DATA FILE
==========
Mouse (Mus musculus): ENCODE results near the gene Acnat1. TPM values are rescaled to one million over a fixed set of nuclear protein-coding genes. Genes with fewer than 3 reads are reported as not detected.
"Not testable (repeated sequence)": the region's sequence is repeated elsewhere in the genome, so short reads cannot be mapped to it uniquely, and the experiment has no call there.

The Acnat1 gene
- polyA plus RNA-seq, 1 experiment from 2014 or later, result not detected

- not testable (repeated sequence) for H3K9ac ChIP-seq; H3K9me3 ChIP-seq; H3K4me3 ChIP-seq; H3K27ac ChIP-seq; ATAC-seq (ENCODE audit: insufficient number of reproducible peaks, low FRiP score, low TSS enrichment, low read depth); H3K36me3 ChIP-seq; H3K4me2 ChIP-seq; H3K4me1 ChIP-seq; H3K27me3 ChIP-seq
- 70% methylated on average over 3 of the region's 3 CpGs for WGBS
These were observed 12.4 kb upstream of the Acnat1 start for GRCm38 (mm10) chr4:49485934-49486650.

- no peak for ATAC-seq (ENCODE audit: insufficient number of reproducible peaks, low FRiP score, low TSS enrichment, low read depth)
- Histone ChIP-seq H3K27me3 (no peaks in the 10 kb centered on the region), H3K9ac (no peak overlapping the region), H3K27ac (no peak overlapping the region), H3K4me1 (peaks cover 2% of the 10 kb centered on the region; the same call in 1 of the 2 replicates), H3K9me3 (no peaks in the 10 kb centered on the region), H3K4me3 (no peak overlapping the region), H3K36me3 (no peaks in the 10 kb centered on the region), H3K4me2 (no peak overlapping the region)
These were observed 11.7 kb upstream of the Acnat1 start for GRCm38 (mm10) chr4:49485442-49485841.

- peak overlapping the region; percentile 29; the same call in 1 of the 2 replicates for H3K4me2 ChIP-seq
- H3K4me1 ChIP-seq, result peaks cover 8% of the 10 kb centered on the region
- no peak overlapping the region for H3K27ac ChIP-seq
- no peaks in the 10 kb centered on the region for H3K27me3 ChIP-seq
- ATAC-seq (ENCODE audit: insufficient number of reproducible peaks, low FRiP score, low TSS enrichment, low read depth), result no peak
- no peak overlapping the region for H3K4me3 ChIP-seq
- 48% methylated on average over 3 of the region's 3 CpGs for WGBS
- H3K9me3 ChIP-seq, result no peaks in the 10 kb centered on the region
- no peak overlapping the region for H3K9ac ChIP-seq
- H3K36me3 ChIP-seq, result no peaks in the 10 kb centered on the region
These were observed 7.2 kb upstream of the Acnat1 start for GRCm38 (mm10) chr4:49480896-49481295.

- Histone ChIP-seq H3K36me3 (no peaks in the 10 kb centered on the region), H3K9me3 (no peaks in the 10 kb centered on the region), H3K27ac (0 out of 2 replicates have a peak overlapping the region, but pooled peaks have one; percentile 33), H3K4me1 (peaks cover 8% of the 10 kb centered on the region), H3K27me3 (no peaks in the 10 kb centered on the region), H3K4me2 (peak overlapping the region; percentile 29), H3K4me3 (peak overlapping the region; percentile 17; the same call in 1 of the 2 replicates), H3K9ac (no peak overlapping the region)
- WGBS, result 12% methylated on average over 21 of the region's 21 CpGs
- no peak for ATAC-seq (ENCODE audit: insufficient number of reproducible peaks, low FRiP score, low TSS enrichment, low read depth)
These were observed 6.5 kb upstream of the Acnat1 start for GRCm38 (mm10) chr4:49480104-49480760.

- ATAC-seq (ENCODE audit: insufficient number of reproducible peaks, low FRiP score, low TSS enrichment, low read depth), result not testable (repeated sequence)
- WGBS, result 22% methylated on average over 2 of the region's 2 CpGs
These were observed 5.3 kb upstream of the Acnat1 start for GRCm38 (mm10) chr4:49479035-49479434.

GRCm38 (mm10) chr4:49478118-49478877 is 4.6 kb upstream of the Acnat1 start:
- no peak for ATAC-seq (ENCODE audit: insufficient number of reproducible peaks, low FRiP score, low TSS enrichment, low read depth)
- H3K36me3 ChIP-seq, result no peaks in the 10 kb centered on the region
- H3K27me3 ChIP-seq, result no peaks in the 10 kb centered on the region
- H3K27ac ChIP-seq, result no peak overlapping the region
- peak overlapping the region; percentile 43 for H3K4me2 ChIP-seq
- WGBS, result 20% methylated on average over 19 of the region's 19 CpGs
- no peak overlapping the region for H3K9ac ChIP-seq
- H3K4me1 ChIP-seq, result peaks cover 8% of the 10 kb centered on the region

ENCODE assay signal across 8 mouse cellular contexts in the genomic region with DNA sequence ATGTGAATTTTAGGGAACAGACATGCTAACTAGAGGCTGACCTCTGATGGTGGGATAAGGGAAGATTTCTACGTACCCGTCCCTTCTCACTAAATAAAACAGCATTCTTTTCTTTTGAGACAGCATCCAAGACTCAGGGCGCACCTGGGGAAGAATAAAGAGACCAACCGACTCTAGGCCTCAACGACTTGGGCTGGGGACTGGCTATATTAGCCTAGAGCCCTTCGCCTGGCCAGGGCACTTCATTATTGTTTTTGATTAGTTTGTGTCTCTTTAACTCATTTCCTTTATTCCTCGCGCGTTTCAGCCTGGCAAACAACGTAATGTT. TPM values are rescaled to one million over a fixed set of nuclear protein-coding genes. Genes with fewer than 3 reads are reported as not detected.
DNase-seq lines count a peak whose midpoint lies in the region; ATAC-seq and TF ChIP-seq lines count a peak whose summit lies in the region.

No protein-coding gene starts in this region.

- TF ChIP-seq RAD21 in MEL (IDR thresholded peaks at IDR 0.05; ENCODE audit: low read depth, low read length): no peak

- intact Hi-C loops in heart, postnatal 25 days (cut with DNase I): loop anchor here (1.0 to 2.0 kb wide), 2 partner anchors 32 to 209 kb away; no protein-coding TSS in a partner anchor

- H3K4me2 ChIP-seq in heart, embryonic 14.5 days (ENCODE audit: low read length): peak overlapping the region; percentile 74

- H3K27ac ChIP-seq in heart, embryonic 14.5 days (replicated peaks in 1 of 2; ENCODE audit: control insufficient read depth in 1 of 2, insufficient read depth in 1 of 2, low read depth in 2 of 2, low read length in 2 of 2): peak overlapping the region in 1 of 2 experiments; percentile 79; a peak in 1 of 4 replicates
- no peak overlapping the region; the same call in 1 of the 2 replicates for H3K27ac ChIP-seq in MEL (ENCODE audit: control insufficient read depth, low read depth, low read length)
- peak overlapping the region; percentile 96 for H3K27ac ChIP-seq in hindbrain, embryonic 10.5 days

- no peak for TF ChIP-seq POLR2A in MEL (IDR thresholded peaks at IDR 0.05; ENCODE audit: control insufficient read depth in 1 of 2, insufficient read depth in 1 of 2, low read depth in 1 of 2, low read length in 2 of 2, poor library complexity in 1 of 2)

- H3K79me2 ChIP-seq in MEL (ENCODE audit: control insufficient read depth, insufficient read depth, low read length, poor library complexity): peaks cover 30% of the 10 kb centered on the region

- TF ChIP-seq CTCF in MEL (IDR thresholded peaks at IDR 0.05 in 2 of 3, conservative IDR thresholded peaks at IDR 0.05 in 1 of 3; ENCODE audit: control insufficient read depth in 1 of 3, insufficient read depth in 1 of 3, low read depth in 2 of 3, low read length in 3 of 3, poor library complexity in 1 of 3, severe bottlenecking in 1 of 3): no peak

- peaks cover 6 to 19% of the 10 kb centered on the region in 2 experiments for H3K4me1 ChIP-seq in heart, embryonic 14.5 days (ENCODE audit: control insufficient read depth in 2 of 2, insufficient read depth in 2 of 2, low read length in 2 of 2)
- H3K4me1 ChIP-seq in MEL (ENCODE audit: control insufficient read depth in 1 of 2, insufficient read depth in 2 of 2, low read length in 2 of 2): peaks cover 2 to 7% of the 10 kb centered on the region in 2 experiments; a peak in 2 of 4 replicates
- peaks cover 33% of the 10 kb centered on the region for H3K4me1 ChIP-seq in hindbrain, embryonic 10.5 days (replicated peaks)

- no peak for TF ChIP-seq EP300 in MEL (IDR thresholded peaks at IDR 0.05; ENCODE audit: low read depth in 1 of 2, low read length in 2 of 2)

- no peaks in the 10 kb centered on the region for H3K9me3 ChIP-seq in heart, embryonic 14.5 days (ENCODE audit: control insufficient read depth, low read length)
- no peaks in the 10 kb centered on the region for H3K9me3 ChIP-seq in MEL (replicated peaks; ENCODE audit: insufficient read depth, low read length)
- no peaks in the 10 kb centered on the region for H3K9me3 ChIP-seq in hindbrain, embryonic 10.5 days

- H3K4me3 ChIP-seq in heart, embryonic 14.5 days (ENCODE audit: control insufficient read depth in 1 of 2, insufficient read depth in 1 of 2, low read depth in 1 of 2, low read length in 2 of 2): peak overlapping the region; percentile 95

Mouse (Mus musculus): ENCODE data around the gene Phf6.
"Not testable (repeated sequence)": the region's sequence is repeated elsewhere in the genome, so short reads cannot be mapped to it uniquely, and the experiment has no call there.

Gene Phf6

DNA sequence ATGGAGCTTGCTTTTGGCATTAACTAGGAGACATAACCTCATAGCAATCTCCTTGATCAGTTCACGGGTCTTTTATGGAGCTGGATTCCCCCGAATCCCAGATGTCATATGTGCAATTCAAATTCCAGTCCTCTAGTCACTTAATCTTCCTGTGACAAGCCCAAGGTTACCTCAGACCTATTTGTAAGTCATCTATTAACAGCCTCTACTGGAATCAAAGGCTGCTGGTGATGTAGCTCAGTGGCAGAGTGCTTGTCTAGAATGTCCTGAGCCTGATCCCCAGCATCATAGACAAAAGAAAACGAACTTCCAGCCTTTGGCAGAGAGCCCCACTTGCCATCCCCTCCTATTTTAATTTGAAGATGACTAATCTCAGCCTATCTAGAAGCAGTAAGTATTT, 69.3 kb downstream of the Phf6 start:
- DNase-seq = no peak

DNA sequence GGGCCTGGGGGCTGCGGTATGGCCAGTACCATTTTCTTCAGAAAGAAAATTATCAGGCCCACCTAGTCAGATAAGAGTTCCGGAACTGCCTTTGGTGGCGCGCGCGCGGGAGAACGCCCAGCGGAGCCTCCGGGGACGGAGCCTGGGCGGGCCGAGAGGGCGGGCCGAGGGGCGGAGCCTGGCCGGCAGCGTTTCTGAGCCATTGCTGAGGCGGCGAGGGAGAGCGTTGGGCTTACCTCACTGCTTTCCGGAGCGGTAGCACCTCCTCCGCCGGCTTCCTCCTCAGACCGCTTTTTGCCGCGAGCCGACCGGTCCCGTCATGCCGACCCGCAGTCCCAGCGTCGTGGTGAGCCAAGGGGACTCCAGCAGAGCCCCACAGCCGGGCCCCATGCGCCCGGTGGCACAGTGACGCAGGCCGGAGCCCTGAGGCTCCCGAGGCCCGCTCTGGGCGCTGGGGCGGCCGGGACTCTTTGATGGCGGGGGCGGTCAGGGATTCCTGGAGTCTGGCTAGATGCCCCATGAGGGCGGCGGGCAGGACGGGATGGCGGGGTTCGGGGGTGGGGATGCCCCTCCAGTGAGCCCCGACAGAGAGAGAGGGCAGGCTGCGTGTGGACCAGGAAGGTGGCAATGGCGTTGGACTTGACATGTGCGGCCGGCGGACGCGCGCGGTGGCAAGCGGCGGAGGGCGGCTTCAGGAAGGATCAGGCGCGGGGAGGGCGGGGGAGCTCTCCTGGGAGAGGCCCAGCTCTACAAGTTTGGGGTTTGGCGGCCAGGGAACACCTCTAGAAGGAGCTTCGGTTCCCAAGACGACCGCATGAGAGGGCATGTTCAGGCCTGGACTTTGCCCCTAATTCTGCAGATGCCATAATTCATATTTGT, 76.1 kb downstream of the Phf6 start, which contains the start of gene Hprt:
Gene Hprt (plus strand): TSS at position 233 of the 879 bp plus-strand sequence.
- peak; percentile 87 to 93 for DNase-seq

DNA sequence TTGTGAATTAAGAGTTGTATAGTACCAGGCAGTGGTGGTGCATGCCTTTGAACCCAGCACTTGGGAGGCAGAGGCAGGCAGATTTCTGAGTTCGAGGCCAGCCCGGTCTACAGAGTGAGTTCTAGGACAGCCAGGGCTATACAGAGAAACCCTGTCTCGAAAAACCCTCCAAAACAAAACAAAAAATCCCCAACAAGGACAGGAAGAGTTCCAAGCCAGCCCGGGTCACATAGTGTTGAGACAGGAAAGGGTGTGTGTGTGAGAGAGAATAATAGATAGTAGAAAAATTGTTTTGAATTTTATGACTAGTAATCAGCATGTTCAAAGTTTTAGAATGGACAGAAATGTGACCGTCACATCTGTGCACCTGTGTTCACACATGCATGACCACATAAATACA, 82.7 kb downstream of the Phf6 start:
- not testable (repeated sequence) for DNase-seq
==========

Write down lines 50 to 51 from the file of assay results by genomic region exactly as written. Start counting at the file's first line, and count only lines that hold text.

- peaks cover 6 to 19% of the 10 kb centered on the region in 2 experiments for H3K4me1 ChIP-seq in heart, embryonic 14.5 days (ENCODE audit: control insufficient read depth in 2 of 2, insufficient read depth in 2 of 2, low read length in 2 of 2)
- H3K4me1 ChIP-seq in MEL (ENCODE audit: control insufficient read depth in 1 of 2, insufficient read depth in 2 of 2, low read length in 2 of 2): peaks cover 2 to 7% of the 10 kb centered on the region in 2 experiments; a peak in 2 of 4 replicates